In the version provided by Sriednicki [1], the celebrated Eigenstate Thermalization Hypothesis (ETH) relies in another, more fundamental property of eigenstates in first-quantized quantum systems describing particle systems with chaotic classical limit: Berry's conjecture. The later states that in the bulk and far from boundaries, chaotic (ergodic) eigenstates are well described in the semiclassical limit $\hbar \to 0$ by a superposition of plane waves with locally defined wavenumber and random phases, the (even more) celebrated Random Wave Model [2]. In its modern formulation where it is extended to deal with systems with arbitrary confinement and including subtle correlations induced by the normalization condition [3], the RWM is based on two separated and essential ingredients. First, it is assumed (and still unproven) that when probed by local observables, chaotic eigenstates appear as Gaussian Random Fields. Second, all the microscopic and system-specific features of the system are encoded in the two-point correlation function of the field, that in turn is constructed from the exact microscopic Green (or Wigner) function, which in the semiclassical limit takes the well-known Bessel form in the bulk. In this work, we use recently developed methods for second-quantized systems with classical (mean-field) chaotic limit [4], and attempt to check the Gaussian conjecture and the universality of the two-point correlation in the large particle number limit $N \to \infty$, thus taking the first steps towards the construction of a RWM in Fock space. [1] M. Srednicki, Phys. Rev. E 50, 888 (1994) [2] M. Berry, J. Phys. A 10, 2083 (1977) [3] J.-D. Urbina, K. Richter, Adv. Phys. 62, 363 (2013) [4] T. Engl, J.-D. Urbina, K. Richter, Phil. Trans. R. Soc. A 374 , 20150159 (2016)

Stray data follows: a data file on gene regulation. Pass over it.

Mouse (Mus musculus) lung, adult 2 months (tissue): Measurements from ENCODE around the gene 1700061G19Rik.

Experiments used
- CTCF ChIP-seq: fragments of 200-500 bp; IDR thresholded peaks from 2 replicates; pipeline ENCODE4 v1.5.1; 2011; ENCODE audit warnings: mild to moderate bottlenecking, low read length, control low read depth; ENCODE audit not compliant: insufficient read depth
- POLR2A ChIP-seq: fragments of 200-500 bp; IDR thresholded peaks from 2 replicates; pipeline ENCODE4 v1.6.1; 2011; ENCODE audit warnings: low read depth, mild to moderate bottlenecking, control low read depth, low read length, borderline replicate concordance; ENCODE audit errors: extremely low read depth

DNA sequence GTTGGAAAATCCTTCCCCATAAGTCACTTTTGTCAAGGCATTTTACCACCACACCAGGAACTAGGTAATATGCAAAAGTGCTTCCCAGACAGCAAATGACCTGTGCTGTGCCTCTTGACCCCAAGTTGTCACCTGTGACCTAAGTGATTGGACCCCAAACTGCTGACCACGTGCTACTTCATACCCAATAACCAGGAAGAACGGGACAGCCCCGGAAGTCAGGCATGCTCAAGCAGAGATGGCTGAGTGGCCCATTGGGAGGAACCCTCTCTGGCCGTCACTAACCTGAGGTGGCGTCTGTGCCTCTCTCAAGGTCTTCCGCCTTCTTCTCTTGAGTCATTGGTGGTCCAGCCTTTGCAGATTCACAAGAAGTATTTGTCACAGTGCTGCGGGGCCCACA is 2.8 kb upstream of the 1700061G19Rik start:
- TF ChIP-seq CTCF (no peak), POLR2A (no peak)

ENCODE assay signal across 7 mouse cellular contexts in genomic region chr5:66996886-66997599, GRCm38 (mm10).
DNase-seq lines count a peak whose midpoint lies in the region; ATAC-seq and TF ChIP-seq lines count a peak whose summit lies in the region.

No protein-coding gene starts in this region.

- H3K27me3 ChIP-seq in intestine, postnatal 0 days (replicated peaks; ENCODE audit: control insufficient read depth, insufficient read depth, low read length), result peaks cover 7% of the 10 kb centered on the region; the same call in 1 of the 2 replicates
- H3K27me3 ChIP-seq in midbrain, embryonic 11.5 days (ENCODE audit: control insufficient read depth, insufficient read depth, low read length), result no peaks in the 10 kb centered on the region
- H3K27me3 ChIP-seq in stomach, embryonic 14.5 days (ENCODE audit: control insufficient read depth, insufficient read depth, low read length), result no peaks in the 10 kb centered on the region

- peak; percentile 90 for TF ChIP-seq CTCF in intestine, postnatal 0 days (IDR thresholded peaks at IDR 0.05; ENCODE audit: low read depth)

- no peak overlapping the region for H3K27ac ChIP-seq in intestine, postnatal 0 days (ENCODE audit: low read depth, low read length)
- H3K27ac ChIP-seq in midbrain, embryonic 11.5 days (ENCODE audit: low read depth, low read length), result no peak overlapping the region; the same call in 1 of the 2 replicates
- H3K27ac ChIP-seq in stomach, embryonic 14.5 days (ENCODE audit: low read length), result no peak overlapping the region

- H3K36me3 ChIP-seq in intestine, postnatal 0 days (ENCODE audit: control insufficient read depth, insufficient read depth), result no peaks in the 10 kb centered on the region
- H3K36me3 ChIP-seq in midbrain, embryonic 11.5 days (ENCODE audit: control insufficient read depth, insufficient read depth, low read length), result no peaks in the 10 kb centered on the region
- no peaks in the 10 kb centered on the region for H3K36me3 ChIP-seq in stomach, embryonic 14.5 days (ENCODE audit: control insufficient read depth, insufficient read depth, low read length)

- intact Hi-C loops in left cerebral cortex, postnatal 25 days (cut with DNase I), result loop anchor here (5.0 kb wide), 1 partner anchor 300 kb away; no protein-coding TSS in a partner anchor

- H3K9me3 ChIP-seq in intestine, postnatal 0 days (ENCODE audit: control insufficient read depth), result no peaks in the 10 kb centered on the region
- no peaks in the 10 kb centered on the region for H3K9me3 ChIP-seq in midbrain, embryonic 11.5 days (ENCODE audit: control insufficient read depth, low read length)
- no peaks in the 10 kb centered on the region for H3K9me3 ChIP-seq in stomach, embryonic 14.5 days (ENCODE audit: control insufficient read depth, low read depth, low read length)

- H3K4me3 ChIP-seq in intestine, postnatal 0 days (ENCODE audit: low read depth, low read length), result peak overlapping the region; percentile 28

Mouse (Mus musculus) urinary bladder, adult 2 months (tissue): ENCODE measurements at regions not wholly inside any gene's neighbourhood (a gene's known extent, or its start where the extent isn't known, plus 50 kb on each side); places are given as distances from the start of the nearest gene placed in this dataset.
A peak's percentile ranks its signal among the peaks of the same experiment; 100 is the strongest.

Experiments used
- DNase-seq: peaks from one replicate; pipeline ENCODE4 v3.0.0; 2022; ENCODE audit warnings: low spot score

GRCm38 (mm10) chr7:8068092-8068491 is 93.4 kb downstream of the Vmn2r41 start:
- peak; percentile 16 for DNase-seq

Friedman, Aaron

We study the non-equilibrium phase structure of the three-state random quantum Potts model in one dimension. This spin chain is characterised by a non-Abelian $S_3$ symmetry recently argued to be incompatible with the existence of a symmetry-preserving many-body localised (MBL) phase. Using exact diagonalisation and a finite-size scaling analysis, we find that the model supports two distinct broken-symmetry MBL phases at strong disorder that either break the $ℤ_3$ clock symmetry or a $ℤ_2$ chiral symmetry. In a dual formulation, our results indicate the existence of a stable finite-temperature topological phase with MBL-protected parafermionic edge zero modes. While we find a thermal symmetry-preserving regime for weak disorder, scaling analysis at strong disorder points to an infinite-randomness critical point between two distinct broken-symmetry MBL phases.